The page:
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The Beirut airport needs a new perimeter wall and baggage inspection equipment, according to local media, according to Lebanese Transport Minister Ghazi Zeaiter.
The Beirut airport needs a new perimeter wall and baggage inspection equipment, according to local media, according to Lebanese Transport Minister Ghazi Zeaiter.
Beirut airport needs at least $24 million (16.8 million pounds) to address pressing gaps in security, including a new wall and baggage inspection equipment, Public Works and Transport Minister Ghazi Zeaiter said on Tuesday.

Building a new perimeter wall – which will cost $1.4 million – is the most urgent priority, he told journalists at the airport while authorities in Cyprus, 200 km (125 miles) away, negotiated a safe end to the hijacking of an EgyptAir flight.

Beirut airport’s decaying sea wall, protecting the western runway, is also a key concern and repairing it fully would cost up to $54 million, he said.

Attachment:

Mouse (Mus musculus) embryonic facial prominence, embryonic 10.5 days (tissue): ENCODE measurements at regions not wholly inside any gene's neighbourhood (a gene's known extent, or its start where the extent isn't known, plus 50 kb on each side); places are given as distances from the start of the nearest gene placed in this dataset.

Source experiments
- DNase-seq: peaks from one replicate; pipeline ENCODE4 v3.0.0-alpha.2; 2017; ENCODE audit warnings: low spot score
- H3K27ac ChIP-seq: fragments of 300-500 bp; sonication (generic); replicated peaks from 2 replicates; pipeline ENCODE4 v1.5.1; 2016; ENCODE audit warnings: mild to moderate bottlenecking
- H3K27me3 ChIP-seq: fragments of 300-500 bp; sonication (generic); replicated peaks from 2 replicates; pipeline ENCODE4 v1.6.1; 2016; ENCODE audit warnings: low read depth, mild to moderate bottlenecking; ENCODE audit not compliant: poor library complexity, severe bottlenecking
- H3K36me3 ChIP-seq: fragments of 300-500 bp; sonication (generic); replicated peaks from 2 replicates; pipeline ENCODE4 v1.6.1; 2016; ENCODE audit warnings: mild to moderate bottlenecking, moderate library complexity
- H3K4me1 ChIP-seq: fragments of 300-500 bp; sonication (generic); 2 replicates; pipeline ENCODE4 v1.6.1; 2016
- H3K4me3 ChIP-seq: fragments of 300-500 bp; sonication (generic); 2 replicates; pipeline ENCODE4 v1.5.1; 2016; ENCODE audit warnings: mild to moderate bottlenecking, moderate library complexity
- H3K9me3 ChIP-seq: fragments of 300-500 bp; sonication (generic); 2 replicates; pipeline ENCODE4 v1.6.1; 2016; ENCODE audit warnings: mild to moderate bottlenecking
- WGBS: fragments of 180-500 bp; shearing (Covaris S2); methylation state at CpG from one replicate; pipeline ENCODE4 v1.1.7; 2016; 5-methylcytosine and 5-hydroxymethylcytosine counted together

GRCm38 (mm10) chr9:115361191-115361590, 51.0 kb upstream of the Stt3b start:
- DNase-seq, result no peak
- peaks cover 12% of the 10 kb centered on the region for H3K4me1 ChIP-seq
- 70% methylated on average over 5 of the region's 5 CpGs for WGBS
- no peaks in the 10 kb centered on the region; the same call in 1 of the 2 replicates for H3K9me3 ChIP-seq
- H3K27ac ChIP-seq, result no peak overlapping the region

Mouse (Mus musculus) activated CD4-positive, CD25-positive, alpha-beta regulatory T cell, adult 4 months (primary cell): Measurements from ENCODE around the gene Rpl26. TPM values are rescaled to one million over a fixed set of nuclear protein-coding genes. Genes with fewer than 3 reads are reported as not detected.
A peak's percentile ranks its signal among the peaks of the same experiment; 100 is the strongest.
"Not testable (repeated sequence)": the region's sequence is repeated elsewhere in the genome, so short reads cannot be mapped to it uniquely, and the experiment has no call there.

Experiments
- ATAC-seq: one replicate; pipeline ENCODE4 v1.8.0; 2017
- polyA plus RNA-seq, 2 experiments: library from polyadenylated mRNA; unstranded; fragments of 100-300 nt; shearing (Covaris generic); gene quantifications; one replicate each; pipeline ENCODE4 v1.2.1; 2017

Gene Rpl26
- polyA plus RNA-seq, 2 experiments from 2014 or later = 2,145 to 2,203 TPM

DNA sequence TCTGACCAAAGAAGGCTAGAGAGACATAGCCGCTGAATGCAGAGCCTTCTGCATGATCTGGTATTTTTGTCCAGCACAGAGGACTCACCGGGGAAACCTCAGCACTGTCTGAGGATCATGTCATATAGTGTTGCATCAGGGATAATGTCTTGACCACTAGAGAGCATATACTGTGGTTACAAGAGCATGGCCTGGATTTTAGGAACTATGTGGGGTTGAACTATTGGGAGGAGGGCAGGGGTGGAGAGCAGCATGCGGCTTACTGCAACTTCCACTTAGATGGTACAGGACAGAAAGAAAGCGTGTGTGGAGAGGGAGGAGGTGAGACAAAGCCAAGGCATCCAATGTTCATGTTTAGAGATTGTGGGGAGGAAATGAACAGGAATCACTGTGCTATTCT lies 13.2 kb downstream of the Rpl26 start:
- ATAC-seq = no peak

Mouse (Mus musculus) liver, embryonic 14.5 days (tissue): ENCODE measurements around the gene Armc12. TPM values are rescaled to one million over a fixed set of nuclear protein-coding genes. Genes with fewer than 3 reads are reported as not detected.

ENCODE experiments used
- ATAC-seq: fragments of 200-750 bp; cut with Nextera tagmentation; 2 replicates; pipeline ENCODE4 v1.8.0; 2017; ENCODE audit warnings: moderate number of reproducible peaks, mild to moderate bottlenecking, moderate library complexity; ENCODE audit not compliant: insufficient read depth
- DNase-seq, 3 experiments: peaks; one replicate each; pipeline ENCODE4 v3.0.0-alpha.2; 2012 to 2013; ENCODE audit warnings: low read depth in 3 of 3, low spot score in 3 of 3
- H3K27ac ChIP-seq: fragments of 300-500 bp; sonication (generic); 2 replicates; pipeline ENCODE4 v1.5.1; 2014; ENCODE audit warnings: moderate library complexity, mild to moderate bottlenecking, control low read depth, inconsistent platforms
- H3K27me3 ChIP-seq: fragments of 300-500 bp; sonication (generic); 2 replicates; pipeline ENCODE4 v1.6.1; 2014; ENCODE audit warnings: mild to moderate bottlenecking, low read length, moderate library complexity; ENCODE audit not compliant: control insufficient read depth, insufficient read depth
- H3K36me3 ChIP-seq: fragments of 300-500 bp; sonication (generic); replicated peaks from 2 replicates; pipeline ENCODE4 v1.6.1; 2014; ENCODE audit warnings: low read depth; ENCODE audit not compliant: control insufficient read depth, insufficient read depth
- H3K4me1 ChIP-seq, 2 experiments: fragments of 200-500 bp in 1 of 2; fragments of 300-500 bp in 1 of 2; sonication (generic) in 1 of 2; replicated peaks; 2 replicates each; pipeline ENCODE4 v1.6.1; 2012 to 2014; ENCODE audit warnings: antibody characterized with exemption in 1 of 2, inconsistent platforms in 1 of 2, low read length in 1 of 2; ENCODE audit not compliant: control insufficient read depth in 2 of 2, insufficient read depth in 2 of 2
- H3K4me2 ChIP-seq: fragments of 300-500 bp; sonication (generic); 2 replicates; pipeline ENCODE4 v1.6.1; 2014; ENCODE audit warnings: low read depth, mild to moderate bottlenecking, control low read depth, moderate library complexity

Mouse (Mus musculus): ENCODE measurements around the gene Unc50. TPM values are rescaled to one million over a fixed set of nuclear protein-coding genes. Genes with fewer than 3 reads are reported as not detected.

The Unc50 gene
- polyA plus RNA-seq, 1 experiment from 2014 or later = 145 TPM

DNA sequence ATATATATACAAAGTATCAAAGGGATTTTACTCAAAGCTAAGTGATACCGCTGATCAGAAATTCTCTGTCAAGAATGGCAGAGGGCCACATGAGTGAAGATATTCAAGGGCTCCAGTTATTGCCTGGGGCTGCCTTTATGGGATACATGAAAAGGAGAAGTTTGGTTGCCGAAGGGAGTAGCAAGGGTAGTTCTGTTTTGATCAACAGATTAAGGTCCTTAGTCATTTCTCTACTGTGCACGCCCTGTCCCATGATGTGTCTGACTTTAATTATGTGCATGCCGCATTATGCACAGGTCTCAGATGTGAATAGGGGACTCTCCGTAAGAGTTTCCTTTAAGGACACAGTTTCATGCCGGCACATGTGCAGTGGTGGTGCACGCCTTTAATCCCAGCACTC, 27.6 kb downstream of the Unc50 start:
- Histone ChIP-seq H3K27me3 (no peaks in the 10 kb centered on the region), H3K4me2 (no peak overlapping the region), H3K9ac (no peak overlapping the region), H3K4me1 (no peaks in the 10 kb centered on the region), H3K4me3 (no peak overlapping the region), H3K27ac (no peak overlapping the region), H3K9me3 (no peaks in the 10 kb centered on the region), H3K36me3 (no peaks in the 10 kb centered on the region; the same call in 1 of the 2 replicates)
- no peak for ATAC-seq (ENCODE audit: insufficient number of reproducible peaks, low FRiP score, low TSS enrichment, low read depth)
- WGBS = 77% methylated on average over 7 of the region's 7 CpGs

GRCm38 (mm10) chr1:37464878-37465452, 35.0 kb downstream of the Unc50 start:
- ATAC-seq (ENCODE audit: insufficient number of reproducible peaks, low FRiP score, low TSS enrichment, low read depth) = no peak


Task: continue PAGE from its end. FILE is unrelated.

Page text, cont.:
Zeaiter implied security and safety improvements had not been undertaken because financing approvals have been delayed.

“Today we need rapidly to decide the financing for the airport,” he said, adding that if a cabinet meeting on Thursday did not authorise financing for the new wall he would directly instruct the contractor to begin work.

Lebanon’s security concerns have escalated since the outbreak of war in neighbouring Syria, which has heightened already strained sectarian relations in the country.

A suicide bomb attack, one of many attacks to have hit Beirut and Tripoli since Syria’s conflict began, killed at least 43 people four months ago in southern Beirut, where the airport named after the assassinated Prime Minister Rafik Hariri is located.

Interior Minister Nohad Machnouk has said he is concerned about inadequate safety procedures at the airport. “There are security gaps in Beirut airport which must be plugged,” he said last week.

In those comments, he compared Beirut airport security to that at Egypt’s Sharm el-Sheikh, where a bomb planted on a Russian passenger plane killed 224 people in October. Zeaiter declined to comment on these remarks.

In spite of his list of concerns, Zeaiter sought to reassure travellers. “Rafik Hariri International Airport, despite these shortcomings at human or equipment level, is among the most secure airports in the world,” he said.

Reuters

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